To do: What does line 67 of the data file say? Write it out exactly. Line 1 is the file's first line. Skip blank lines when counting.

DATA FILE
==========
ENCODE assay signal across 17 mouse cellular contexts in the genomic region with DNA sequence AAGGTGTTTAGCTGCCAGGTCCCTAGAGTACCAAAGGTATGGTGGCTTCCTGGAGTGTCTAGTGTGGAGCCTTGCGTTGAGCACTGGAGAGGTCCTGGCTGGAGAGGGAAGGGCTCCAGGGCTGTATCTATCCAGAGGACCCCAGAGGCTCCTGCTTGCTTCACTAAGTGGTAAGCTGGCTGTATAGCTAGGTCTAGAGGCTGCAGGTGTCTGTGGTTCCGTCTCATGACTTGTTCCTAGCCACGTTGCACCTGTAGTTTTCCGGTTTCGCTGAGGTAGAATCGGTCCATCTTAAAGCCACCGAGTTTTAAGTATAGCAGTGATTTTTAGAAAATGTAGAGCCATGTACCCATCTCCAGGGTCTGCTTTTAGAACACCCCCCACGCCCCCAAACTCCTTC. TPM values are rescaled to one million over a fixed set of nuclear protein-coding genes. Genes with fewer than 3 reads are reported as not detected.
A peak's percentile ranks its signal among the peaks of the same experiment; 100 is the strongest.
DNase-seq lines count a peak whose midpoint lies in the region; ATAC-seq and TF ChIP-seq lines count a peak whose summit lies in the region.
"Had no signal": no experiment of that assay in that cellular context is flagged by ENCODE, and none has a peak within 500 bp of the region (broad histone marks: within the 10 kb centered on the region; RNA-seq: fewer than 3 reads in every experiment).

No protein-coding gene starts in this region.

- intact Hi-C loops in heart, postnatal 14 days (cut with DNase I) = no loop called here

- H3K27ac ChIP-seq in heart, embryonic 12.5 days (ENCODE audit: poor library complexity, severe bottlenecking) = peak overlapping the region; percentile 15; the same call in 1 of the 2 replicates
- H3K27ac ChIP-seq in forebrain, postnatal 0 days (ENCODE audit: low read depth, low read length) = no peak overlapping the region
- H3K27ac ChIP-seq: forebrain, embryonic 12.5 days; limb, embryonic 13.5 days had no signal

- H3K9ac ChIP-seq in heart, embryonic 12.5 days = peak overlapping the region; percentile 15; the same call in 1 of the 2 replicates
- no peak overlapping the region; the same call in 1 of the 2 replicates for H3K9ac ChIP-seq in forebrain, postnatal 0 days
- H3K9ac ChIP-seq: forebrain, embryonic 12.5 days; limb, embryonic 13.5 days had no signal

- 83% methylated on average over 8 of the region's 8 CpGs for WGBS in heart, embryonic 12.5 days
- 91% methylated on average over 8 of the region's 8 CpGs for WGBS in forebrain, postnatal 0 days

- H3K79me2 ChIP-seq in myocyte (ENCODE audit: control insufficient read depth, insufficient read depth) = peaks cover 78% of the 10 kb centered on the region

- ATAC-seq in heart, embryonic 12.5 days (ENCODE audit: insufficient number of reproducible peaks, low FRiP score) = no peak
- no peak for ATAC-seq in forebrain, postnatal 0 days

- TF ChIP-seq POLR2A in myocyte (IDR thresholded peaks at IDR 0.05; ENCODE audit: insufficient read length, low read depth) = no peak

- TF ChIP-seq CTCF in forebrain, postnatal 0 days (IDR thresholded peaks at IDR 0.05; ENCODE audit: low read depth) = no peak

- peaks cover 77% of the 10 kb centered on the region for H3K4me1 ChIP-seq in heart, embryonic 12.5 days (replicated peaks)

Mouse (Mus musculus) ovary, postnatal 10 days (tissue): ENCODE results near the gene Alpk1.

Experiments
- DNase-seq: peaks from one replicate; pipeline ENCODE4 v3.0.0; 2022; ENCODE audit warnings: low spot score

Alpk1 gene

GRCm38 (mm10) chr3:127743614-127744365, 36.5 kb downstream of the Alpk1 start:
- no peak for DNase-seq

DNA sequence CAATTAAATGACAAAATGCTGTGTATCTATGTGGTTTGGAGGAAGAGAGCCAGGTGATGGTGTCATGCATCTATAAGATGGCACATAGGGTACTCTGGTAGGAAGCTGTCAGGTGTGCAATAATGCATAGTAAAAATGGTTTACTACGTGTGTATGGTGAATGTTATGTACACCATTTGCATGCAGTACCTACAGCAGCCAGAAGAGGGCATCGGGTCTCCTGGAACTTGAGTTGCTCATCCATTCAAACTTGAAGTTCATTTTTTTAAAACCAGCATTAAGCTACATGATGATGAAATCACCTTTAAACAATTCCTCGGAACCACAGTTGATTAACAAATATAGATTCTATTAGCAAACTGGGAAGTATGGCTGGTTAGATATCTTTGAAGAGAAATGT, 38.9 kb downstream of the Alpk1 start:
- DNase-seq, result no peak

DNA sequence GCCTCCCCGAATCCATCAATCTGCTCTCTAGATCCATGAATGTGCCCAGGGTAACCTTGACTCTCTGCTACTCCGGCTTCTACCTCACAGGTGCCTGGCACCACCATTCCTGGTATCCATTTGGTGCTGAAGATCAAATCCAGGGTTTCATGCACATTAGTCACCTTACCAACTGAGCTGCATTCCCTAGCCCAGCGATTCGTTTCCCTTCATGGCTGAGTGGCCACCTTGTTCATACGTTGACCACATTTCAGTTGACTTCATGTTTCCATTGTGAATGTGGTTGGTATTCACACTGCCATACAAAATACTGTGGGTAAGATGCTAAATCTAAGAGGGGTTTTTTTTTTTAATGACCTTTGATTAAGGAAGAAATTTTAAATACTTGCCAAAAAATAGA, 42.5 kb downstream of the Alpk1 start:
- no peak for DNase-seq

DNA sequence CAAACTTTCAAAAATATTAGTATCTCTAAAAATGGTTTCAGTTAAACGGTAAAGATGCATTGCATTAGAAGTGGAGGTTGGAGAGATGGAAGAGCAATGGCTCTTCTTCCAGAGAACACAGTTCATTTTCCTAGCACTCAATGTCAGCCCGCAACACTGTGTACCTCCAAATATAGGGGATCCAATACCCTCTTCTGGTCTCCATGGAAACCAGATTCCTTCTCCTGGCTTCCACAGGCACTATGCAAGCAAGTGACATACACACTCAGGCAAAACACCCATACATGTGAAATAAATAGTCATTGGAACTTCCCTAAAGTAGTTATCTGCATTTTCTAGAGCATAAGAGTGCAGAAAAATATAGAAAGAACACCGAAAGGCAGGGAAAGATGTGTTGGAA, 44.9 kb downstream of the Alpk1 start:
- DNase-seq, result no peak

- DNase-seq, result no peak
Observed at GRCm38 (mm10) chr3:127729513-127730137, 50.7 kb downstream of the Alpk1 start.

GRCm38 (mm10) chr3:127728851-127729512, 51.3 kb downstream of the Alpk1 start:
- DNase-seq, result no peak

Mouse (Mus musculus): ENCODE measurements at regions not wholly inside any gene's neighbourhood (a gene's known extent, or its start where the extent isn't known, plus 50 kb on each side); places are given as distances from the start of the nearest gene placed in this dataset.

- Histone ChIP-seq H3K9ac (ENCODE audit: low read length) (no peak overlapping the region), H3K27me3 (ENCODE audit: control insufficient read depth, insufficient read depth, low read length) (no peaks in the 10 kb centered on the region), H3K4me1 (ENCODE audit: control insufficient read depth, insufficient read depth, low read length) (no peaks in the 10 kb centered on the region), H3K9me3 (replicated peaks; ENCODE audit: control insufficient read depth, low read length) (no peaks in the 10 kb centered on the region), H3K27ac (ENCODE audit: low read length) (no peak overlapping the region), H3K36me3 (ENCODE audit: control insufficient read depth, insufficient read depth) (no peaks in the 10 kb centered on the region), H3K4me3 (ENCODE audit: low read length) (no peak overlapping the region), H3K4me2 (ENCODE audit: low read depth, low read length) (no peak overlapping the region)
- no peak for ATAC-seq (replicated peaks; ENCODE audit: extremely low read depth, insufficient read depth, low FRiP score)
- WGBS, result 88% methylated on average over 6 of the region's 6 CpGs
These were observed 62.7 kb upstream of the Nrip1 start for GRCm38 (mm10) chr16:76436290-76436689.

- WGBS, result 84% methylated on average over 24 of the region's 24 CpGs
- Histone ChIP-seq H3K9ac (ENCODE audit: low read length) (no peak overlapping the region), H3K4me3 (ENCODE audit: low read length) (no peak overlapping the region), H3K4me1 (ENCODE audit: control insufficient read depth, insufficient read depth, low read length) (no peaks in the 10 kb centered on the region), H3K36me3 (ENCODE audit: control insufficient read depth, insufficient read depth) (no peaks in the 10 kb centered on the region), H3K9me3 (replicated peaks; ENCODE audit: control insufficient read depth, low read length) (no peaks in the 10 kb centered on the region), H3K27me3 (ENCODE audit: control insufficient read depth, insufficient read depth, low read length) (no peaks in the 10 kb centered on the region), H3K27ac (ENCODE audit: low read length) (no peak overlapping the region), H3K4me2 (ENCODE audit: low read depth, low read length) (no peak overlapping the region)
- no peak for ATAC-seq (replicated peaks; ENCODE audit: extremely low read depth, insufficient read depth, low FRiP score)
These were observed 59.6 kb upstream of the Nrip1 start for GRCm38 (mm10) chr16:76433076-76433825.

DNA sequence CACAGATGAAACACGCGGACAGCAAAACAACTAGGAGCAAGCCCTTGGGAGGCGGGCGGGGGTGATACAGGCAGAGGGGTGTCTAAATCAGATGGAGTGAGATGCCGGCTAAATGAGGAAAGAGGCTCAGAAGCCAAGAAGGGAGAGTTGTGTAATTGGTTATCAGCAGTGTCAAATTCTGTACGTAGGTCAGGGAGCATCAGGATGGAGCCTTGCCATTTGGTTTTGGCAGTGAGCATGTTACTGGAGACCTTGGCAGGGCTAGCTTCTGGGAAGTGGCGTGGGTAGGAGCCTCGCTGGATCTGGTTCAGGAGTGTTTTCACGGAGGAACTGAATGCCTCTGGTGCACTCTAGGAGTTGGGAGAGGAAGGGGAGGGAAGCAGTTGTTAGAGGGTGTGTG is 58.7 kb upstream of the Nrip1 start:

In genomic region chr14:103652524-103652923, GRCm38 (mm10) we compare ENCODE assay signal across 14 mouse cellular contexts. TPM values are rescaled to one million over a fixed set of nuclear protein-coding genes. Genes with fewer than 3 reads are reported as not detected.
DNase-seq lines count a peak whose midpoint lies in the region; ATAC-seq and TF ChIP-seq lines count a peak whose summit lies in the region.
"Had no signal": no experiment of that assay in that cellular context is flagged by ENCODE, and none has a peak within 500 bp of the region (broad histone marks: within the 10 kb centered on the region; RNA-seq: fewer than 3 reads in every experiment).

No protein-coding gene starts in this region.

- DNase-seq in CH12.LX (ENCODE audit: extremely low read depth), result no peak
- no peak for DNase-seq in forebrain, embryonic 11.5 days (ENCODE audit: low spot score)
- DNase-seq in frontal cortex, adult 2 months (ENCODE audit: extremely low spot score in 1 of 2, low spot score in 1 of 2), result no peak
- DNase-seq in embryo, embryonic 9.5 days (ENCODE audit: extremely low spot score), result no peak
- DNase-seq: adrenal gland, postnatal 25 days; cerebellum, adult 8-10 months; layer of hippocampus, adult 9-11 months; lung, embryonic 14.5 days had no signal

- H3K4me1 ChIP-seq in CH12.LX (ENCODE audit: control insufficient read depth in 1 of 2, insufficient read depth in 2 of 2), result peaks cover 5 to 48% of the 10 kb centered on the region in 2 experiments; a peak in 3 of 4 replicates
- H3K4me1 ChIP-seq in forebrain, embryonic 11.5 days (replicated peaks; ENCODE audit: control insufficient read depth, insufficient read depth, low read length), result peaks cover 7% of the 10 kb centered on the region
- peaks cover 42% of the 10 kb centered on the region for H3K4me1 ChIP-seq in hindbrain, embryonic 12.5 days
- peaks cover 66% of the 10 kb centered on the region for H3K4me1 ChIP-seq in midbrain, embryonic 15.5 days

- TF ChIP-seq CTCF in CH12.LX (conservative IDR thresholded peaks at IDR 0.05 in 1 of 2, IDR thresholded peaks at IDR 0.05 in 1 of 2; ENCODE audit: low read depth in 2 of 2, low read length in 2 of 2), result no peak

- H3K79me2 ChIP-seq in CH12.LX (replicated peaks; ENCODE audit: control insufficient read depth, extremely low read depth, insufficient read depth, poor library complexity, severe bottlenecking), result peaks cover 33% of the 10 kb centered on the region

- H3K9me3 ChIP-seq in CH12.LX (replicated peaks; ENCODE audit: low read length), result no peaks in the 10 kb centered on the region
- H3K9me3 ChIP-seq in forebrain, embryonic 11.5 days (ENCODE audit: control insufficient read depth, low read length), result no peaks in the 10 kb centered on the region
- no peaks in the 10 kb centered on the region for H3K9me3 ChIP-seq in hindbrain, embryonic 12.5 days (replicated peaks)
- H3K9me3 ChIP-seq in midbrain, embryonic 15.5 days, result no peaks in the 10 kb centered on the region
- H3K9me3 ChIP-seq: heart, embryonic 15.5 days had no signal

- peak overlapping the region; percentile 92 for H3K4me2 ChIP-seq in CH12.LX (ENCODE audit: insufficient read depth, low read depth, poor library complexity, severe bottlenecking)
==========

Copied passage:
- peak overlapping the region; percentile 92 for H3K4me2 ChIP-seq in CH12.LX (ENCODE audit: insufficient read depth, low read depth, poor library complexity, severe bottlenecking)